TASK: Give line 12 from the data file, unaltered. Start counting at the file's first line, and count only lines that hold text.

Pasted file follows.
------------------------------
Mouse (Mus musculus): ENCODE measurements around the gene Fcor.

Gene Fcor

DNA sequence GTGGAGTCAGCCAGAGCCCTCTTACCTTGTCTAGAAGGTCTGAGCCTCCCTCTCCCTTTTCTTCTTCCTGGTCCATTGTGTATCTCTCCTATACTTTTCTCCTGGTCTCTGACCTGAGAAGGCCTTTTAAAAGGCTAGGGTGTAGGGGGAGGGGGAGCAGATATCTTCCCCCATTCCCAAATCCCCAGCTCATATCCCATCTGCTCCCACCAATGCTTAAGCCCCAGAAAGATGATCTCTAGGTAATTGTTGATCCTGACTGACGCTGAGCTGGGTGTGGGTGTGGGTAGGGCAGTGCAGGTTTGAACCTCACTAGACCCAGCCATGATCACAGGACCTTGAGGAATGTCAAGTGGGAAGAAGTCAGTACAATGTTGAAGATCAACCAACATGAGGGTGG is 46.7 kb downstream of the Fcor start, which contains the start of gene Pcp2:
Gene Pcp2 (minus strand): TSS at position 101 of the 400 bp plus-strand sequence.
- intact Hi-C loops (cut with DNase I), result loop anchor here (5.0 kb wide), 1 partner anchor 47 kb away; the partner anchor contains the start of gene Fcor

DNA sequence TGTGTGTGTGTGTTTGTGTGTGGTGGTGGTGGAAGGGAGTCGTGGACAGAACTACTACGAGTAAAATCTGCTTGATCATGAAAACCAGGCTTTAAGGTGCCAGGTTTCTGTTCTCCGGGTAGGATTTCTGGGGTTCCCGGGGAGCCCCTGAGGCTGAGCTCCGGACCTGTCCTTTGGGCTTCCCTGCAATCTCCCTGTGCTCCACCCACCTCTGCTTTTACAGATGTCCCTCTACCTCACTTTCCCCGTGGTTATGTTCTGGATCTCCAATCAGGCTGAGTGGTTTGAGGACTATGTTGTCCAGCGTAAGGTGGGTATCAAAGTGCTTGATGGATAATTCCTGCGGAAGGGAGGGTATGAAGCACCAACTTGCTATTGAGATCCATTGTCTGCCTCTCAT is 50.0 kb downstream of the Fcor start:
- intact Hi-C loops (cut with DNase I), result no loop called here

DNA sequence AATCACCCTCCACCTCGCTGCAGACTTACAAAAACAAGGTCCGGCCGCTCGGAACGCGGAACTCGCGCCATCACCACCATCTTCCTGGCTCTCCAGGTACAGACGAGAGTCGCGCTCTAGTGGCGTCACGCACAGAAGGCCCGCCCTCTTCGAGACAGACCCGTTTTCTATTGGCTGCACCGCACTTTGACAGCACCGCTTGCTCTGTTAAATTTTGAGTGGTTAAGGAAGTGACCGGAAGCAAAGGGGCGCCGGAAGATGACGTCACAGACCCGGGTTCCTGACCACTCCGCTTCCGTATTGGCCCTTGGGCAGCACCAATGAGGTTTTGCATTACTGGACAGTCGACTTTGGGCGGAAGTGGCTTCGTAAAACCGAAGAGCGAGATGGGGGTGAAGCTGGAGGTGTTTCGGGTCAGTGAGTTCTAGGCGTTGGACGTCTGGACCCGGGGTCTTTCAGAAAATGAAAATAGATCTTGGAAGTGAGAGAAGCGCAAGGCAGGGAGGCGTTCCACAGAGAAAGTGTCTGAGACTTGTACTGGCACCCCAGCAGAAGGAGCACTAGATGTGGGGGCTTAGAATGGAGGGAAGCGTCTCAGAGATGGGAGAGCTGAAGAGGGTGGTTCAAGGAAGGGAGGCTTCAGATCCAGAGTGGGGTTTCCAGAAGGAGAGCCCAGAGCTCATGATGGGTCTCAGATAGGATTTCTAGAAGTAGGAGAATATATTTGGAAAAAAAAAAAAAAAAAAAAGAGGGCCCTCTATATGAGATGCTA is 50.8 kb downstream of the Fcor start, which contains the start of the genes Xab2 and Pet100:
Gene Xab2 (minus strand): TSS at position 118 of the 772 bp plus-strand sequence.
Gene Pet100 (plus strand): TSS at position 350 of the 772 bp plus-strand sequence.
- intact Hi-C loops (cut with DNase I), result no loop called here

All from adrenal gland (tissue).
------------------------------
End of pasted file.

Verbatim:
All from adrenal gland (tissue).